The Presentence Investigation Report and the briefs refer to U.S.S.G. § 3A1.1(b)(1)(B)(1). There is no such section in the applicable version of the Guidelines, but we assume reference is made to § 3A1.1(b)(1) which states: "If the defendant knew or should have known that a victim of the offense was a vulnerable victim, increase by 2 levels."
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visual depiction [of child pornography] that has been mailed, or has been shipped or transported in interstate or foreign commerce, . . . by any means including by computer . . . ." Section 2252(a)(4)(B) similarly punished those who "knowingly possesse[d] 1 or more books, magazines, periodicals, films, video tapes, or other matter which contain any visual depiction [of child pornography] that has been mailed, or has been shipped or transported in interstate or foreign commerce, . . . by any means including by computer . . . ." This part of the case boils down to whether evidence that a video depicting child pornography was originally produced in another state suffices for a rational trier of fact to find that the visual depiction "has been mailed, or has been shipped or transported in interstate or foreign commerce." § 2252(a)(2), (a)(4)(B). We review a challenge to the sufficiency of the evidence de novo. United States v. Green, 592 F.3d 1057, 1065 (9th Cir. 2010). "Evidence is sufficient to support a conviction unless, viewing the evidence in the light most favorable to sustaining the verdict, no rational trier of fact could have found the essential elements of the crime beyond a reasonable doubt." United States v. Overton, 573 F.3d 679, 685 (9th Cir. 2009).  According to Lynn, the government's evidence on the out-of-state production of certain videos was insufficient because it did not bear on whether the actual contraband-- which he contends are the digital video files found on Lynn's laptop--had crossed a state border. He contends that the "original" child pornography videos, first produced in Washington and Georgia, respectively, are not the same visual depiction as the digital video files received on Lynn's laptop via Limewire. Thus, Lynn's position is that even if the video was made in a different state, the interstate commerce element is not satisfied because he might have downloaded the visual depiction from an in-state Limewire user. Lynn further urges us to reject the holding of several of our sister circuits that, in the absence of other evidence, proof that a defendant used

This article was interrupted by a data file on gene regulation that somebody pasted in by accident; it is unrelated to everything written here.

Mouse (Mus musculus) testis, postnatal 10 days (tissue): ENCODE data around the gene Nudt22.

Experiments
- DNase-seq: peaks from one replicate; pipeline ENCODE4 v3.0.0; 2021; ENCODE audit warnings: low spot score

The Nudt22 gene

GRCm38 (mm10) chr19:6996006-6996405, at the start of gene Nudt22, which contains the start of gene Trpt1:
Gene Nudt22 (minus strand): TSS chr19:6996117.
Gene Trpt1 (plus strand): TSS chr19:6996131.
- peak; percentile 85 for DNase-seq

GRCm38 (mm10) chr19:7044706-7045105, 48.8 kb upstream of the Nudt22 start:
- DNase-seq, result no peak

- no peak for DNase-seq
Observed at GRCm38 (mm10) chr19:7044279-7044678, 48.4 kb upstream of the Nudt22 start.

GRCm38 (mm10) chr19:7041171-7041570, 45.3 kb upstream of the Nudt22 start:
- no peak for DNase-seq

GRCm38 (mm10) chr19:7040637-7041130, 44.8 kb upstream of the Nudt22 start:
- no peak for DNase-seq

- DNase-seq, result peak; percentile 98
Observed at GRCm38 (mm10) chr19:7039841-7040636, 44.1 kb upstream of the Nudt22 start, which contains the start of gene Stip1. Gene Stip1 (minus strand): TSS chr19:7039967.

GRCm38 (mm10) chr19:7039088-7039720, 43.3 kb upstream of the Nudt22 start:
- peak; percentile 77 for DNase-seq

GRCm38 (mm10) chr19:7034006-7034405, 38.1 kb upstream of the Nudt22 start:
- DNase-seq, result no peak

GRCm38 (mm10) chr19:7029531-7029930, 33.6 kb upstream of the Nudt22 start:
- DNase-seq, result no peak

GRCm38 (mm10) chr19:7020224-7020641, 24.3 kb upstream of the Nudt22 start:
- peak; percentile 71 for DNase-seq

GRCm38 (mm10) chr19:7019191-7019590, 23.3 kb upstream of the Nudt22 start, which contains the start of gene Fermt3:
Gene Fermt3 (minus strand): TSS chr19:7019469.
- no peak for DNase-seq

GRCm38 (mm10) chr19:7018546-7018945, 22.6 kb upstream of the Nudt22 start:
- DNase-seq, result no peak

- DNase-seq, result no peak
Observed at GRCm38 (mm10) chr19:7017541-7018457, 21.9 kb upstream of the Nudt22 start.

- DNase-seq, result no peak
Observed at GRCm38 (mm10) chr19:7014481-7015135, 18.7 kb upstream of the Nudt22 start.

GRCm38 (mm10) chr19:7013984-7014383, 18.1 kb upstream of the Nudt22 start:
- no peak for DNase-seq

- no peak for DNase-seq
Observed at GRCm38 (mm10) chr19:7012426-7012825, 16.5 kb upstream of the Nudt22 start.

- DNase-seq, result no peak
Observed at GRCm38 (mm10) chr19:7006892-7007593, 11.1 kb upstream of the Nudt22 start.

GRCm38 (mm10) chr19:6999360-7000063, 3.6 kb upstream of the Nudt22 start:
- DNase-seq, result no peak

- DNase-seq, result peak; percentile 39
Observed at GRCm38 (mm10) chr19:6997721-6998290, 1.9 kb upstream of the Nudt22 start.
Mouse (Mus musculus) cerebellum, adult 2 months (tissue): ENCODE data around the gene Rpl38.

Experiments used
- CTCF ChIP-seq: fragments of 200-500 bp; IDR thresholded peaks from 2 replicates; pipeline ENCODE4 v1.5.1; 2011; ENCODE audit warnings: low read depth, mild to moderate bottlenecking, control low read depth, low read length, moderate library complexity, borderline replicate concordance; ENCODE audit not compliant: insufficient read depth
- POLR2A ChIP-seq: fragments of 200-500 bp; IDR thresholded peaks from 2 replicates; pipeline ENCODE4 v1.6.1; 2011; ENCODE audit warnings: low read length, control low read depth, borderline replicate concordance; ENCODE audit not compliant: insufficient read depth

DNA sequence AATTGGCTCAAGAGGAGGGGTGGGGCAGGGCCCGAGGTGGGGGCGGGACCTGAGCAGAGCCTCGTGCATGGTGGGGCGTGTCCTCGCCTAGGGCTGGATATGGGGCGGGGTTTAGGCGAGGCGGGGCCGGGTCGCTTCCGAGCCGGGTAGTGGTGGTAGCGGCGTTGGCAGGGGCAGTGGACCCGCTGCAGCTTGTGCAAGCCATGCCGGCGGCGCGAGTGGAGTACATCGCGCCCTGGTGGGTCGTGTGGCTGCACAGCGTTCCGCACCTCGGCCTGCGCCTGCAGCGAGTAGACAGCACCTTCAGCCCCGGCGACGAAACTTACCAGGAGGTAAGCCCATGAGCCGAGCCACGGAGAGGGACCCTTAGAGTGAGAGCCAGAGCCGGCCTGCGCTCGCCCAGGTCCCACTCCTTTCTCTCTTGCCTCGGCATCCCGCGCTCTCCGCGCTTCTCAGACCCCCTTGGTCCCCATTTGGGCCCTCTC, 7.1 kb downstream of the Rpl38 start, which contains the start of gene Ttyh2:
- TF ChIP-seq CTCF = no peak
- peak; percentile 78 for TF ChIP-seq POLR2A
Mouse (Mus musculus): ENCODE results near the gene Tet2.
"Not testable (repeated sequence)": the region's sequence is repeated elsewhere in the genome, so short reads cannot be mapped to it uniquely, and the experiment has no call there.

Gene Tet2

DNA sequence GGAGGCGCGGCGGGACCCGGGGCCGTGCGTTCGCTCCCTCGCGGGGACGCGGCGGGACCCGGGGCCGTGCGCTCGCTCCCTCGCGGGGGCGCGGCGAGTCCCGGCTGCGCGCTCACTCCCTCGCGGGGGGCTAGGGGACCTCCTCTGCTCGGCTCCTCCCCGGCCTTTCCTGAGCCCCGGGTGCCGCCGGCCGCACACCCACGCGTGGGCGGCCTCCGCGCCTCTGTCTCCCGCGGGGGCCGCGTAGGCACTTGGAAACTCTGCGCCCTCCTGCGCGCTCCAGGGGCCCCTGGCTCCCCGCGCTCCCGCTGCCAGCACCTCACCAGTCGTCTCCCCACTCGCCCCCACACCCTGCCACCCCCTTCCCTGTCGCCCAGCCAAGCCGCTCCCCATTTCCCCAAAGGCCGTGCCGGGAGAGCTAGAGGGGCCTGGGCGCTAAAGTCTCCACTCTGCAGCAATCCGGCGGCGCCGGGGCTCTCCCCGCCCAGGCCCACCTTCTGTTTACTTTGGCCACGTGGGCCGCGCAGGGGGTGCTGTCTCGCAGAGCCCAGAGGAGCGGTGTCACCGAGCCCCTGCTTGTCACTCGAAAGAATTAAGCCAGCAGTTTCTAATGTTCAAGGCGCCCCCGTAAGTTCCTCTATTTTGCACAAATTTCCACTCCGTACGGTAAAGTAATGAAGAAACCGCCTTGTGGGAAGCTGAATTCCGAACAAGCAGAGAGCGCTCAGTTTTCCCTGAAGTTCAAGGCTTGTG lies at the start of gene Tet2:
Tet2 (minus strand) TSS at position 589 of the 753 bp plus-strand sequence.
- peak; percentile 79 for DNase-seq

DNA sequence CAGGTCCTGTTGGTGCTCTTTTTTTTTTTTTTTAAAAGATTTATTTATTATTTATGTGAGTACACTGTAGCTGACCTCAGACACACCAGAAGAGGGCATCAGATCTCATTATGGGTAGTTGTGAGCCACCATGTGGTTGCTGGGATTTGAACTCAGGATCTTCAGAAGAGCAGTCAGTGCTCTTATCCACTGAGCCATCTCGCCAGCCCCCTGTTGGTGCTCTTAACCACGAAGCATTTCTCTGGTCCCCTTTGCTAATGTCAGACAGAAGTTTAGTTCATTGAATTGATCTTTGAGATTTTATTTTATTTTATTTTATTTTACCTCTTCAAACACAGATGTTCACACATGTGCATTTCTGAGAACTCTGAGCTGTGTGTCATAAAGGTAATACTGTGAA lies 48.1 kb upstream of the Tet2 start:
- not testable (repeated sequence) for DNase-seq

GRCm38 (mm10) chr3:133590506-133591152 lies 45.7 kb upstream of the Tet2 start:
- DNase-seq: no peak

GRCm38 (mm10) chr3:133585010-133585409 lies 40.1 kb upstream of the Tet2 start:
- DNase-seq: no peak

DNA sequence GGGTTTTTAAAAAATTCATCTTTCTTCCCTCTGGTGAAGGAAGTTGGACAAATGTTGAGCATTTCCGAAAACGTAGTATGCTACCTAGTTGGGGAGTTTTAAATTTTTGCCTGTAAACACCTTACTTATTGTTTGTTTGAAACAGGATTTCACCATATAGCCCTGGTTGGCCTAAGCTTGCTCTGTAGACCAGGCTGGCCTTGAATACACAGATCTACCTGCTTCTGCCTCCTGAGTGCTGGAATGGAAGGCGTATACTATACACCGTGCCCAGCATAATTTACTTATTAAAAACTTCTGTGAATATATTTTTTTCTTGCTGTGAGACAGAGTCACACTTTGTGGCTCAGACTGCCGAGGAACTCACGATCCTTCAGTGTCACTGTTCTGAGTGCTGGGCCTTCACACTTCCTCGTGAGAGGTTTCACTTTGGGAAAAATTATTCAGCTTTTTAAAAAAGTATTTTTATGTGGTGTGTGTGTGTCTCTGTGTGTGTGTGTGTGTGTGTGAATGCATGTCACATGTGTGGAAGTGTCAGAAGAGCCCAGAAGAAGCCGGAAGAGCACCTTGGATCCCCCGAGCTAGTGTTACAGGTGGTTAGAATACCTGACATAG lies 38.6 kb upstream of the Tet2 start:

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the Internet to acquire child pornography satisfies the interstate commerce element.  The government responds that the uncontroverted evidence that some of the original videos were produced in other states is sufficient to meet its burden. In its view, the jurisdictional elements of § 2252(a)(2) and (a)(4)(B) do not require proof that the specific digital video file on Lynn's laptop moved interstate; it is enough that the video footage, fixed in any medium, was mailed, shipped, or transported in interstate or foreign commerce at any point before arriving on Lynn's laptop via Limewire. The government also argues that, even accepting Lynn's incorrect understanding of "visual depiction," the prosecution showed that the digital video and image files stored on Lynn's laptop traveled interstate by presenting evidence about the way files are acquired using Limewire. As a final alternative, the government asks the panel to hold that proof of use of the Internet to obtain child pornography, without more, satisfies the interstate commerce element given the inherently interstate nature of the Internet.  We start with a look at the particular jurisdictional language Congress used in the statutes at issue. Both § 2252(a)(2) and (a)(4)(B) require the government to prove that a visual depiction "has been" mailed, shipped, or transported "in interstate or foreign commerce." § 2252(a)(2), (a)(4)(B). The Supreme Court has explained that Congress's decision to use the present perfect tense ("has been") in a jurisdictional element of a statute "denot[es] an act that has been completed." Barrett v. United States, 423 U.S. 212, 216-17 (1976) (holding that a firearm "has been" shipped in interstate commerce where the defendant purchased the weapon from a vendor within his state of Kentucky, but the weapon was manufactured in Massachusetts, shipped to North Carolina, and then received by the vendor in Kentucky). Thus, the interstate commerce element of both § 2252(a)(2) and (a)(4)(B) is met where the visual depiction "already has completed its interstate journey" before it is downloaded and